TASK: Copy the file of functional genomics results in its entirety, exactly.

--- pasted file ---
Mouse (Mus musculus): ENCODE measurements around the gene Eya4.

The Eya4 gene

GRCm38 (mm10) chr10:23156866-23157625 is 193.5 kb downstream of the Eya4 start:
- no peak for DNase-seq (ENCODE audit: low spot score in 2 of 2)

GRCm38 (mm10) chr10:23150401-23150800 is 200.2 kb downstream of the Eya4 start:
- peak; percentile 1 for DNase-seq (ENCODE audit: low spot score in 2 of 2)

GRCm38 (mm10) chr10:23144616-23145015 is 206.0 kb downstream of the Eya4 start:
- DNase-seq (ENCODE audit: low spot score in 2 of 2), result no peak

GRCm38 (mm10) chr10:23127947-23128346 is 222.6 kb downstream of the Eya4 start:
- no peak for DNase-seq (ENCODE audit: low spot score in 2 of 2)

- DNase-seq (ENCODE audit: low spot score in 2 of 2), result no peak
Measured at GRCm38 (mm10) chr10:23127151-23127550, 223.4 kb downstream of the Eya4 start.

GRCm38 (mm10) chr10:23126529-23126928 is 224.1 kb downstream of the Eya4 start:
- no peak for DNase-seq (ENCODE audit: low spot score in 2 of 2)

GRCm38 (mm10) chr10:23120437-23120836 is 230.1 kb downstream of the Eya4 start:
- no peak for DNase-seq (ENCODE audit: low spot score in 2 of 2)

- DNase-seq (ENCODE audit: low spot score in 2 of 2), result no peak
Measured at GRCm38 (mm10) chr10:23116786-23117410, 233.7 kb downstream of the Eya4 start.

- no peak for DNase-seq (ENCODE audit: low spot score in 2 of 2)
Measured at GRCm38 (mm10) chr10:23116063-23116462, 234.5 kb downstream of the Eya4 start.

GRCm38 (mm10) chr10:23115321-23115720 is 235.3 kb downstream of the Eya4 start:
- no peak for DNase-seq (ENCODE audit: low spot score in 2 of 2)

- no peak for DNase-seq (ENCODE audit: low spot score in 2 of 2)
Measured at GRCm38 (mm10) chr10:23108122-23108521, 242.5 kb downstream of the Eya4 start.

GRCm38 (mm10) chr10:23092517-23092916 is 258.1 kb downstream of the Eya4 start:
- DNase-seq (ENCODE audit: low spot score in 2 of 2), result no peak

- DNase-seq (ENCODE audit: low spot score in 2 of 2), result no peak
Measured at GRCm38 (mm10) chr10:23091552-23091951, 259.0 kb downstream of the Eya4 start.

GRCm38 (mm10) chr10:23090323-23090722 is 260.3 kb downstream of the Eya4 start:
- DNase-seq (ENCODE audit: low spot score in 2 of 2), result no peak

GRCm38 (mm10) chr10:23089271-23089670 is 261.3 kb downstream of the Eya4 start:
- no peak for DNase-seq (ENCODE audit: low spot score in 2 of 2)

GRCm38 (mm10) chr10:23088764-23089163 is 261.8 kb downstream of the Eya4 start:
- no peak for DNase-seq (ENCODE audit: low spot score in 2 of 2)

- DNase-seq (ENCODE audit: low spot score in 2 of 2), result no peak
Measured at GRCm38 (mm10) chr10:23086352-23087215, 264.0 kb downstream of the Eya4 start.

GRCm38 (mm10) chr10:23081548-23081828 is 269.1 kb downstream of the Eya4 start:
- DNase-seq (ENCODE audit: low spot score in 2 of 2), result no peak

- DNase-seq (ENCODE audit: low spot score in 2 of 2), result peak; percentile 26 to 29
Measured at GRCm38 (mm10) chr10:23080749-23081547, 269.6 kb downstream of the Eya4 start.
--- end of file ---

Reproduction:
Mouse (Mus musculus): ENCODE measurements around the gene Eya4.

The Eya4 gene

GRCm38 (mm10) chr10:23156866-23157625 is 193.5 kb downstream of the Eya4 start:
- no peak for DNase-seq (ENCODE audit: low spot score in 2 of 2)

GRCm38 (mm10) chr10:23150401-23150800 is 200.2 kb downstream of the Eya4 start:
- peak; percentile 1 for DNase-seq (ENCODE audit: low spot score in 2 of 2)

GRCm38 (mm10) chr10:23144616-23145015 is 206.0 kb downstream of the Eya4 start:
- DNase-seq (ENCODE audit: low spot score in 2 of 2), result no peak

GRCm38 (mm10) chr10:23127947-23128346 is 222.6 kb downstream of the Eya4 start:
- no peak for DNase-seq (ENCODE audit: low spot score in 2 of 2)

- DNase-seq (ENCODE audit: low spot score in 2 of 2), result no peak
Measured at GRCm38 (mm10) chr10:23127151-23127550, 223.4 kb downstream of the Eya4 start.

GRCm38 (mm10) chr10:23126529-23126928 is 224.1 kb downstream of the Eya4 start:
- no peak for DNase-seq (ENCODE audit: low spot score in 2 of 2)

GRCm38 (mm10) chr10:23120437-23120836 is 230.1 kb downstream of the Eya4 start:
- no peak for DNase-seq (ENCODE audit: low spot score in 2 of 2)

- DNase-seq (ENCODE audit: low spot score in 2 of 2), result no peak
Measured at GRCm38 (mm10) chr10:23116786-23117410, 233.7 kb downstream of the Eya4 start.

- no peak for DNase-seq (ENCODE audit: low spot score in 2 of 2)
Measured at GRCm38 (mm10) chr10:23116063-23116462, 234.5 kb downstream of the Eya4 start.

GRCm38 (mm10) chr10:23115321-23115720 is 235.3 kb downstream of the Eya4 start:
- no peak for DNase-seq (ENCODE audit: low spot score in 2 of 2)

- no peak for DNase-seq (ENCODE audit: low spot score in 2 of 2)
Measured at GRCm38 (mm10) chr10:23108122-23108521, 242.5 kb downstream of the Eya4 start.

GRCm38 (mm10) chr10:23092517-23092916 is 258.1 kb downstream of the Eya4 start:
- DNase-seq (ENCODE audit: low spot score in 2 of 2), result no peak

- DNase-seq (ENCODE audit: low spot score in 2 of 2), result no peak
Measured at GRCm38 (mm10) chr10:23091552-23091951, 259.0 kb downstream of the Eya4 start.

GRCm38 (mm10) chr10:23090323-23090722 is 260.3 kb downstream of the Eya4 start:
- DNase-seq (ENCODE audit: low spot score in 2 of 2), result no peak

GRCm38 (mm10) chr10:23089271-23089670 is 261.3 kb downstream of the Eya4 start:
- no peak for DNase-seq (ENCODE audit: low spot score in 2 of 2)

GRCm38 (mm10) chr10:23088764-23089163 is 261.8 kb downstream of the Eya4 start:
- no peak for DNase-seq (ENCODE audit: low spot score in 2 of 2)

- DNase-seq (ENCODE audit: low spot score in 2 of 2), result no peak
Measured at GRCm38 (mm10) chr10:23086352-23087215, 264.0 kb downstream of the Eya4 start.

GRCm38 (mm10) chr10:23081548-23081828 is 269.1 kb downstream of the Eya4 start:
- DNase-seq (ENCODE audit: low spot score in 2 of 2), result no peak

- DNase-seq (ENCODE audit: low spot score in 2 of 2), result peak; percentile 26 to 29
Measured at GRCm38 (mm10) chr10:23080749-23081547, 269.6 kb downstream of the Eya4 start.